Serves 4 as a side or starter
adapted from Minimally Invasive

4 medium yukon gold potatoes
salt
olive oil
4 cloves garlic, minced
pesto

1/2 bunch thick asparagus spears, washed and dried (ends removed)
olive oil
lemon juice
salt and pepper

Wash potatoes thoroughly, then cut into 1/2″ rounds. Parboil in lots of salted water just until they begin to soften. While potatoes are cooking, spread olive oil on a large, rimmed baking sheet and spread evenly with minced garlic. When potatoes are ready, drain and immediately place on tray, turning to coat. Let them sit for at least 30 minutes to soak up all of the garlicky goodness, then fire up the grill.  Cook over medium-high heat, turning once, until the potatoes have nice grill marks on them and are cooked through.

For the asparagus, grasp the thick, woody end of the asparagus and run a vegetable peeler down the length of the spear to make ribbons. Toss together with lemon juice and olive oil to taste, keeping the dressing light so it isn’t a mess to eat.

To assemble, spread a little pesto on each potato round and top with a few asparagus ribbons. Serve warm or at room temperature.

The Culinary Chase’s Note: The flavors here were memorable! The lemon juice will help to soften the asparagus ribbons making them pliable when adding to the potato rounds.  Enjoy!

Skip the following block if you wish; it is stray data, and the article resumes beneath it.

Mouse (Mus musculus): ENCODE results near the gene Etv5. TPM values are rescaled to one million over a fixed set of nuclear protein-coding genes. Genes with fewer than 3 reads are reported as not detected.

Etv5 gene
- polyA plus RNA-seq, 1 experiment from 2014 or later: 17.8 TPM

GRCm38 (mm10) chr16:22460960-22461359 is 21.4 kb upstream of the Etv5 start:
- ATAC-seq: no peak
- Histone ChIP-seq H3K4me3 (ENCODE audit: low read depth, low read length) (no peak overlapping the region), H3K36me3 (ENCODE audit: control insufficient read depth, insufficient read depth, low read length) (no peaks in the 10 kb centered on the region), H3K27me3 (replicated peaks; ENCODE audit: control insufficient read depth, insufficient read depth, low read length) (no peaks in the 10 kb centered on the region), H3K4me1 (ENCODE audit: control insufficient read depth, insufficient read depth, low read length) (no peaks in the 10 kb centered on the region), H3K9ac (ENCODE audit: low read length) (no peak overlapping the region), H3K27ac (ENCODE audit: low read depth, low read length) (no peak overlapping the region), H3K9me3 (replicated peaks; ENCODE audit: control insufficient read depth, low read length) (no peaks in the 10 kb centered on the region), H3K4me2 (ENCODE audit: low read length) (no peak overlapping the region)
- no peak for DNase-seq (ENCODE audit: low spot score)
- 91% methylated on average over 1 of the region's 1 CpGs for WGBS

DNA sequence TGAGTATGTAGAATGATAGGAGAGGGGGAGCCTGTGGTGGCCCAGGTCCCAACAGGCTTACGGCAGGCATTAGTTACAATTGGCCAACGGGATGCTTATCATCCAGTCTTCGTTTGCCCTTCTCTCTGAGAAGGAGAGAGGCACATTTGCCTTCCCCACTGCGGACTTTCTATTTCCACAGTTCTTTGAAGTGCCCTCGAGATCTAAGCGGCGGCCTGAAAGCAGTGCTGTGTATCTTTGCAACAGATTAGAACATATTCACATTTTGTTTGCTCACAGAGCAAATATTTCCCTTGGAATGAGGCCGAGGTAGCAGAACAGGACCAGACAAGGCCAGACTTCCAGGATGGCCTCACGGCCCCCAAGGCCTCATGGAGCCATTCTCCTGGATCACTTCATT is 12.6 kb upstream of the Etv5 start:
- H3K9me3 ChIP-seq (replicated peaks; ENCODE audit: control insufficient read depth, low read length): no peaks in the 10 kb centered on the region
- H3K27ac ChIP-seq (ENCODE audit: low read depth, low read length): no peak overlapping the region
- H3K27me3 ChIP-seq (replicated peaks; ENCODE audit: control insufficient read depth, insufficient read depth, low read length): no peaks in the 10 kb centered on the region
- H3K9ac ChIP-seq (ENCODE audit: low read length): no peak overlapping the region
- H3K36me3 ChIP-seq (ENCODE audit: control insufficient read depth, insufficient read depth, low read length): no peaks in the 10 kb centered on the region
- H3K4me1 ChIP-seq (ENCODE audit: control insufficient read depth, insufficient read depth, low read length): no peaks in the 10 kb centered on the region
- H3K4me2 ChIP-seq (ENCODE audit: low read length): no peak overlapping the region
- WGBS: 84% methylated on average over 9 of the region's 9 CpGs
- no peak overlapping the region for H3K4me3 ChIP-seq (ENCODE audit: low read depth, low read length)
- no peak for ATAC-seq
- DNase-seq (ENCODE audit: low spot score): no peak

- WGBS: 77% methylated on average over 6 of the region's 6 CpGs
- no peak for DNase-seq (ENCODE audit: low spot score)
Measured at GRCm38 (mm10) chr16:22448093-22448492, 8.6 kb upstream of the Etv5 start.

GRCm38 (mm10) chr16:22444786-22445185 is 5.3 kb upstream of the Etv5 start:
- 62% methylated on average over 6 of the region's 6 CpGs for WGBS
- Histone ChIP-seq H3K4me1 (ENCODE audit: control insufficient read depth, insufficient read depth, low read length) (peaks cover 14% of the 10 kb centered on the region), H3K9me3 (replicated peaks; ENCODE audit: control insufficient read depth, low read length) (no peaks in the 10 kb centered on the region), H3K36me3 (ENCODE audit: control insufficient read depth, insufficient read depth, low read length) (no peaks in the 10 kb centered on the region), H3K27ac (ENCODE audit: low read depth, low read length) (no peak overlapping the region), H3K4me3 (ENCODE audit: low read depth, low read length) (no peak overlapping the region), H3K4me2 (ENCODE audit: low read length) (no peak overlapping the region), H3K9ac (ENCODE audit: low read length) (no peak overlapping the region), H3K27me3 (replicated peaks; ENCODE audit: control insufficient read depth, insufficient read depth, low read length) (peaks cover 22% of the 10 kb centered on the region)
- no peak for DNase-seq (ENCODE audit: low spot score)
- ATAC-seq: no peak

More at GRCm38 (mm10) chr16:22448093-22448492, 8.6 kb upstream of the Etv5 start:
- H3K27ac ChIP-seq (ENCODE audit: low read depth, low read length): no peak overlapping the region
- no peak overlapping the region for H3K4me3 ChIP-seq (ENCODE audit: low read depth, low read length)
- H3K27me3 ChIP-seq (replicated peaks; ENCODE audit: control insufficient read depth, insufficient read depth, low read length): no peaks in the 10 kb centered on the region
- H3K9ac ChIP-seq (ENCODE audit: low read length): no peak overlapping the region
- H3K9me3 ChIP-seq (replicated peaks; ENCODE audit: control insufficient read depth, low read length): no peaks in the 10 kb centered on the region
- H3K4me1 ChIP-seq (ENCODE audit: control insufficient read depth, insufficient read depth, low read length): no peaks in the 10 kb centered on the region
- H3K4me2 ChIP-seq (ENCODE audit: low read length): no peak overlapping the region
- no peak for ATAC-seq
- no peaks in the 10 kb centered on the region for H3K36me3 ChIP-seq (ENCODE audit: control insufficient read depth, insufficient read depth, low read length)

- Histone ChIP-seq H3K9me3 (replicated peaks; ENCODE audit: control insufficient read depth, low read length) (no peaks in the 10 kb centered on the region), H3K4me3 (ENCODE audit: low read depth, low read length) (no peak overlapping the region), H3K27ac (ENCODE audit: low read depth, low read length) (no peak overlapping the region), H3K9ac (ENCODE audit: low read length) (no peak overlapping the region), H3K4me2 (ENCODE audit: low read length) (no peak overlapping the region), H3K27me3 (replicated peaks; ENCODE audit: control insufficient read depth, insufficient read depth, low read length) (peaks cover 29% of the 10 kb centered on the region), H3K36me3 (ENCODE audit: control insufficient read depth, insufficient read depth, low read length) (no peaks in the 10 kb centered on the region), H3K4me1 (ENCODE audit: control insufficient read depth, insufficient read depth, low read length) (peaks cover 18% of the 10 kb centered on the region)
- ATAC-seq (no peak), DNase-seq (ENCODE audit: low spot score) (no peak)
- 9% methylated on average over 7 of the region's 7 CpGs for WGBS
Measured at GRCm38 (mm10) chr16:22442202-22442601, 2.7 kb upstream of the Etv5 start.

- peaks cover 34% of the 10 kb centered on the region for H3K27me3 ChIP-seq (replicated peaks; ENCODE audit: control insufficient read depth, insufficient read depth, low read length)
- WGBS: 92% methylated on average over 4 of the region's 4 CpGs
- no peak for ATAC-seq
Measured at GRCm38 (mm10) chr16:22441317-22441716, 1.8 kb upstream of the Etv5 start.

Caramelized Onion, Mushroom and Gruyère Tartlets

Who doesn’t enjoy a savory tartlet?  They’re tiny, delicate, delicious and the perfect party food.  Cook the onion and mushroom mixture ahead of time so you are not rushing to pop these in the oven.  I like that this recipe doesn’t call for any tart pans leaving less to clean up – yay!  Be creative and experiment by using different size circles.  Perhaps use a bread and butter plate as an outline to cut the pastry and serve this with a light salad.  These tartlets are very good the next day as the flavors will have intensified. All you need to do is warm them up.   I am enjoying one now as I write this!

Makes 16 3-inch tartlets
adapted from Brown Eyed Baker

1 tablespoon olive oil
1 large yellow onion, thinly sliced
1 tablespoon unsalted butter
16 oz. white button mushrooms, thinly sliced